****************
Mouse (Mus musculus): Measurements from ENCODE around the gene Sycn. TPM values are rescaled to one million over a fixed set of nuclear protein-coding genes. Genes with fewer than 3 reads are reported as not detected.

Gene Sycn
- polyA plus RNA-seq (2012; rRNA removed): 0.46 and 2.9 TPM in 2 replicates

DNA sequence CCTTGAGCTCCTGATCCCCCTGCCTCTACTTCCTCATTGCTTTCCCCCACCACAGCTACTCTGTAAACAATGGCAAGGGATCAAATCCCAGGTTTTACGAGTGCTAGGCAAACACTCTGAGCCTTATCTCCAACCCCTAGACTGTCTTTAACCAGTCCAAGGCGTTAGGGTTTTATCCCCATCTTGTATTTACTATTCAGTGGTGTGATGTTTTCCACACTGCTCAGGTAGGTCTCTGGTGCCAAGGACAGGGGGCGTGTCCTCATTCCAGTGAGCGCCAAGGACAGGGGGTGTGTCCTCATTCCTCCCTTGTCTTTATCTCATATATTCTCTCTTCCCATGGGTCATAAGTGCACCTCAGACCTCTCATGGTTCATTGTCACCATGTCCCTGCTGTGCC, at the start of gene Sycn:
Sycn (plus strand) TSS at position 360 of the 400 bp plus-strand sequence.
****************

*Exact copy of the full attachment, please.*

Mouse (Mus musculus): Measurements from ENCODE around the gene Sycn. TPM values are rescaled to one million over a fixed set of nuclear protein-coding genes. Genes with fewer than 3 reads are reported as not detected.

Gene Sycn
- polyA plus RNA-seq (2012; rRNA removed): 0.46 and 2.9 TPM in 2 replicates

DNA sequence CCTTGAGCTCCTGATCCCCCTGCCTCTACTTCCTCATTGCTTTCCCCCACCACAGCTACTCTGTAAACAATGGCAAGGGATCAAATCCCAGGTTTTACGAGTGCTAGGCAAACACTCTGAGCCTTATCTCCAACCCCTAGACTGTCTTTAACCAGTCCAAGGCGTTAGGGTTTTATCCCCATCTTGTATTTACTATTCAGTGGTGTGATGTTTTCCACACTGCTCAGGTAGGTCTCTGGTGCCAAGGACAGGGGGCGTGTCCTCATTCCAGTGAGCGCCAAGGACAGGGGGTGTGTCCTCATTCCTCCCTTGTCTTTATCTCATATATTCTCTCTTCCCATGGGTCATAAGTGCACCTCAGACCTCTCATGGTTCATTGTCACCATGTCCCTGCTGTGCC, at the start of gene Sycn:
Sycn (plus strand) TSS at position 360 of the 400 bp plus-strand sequence.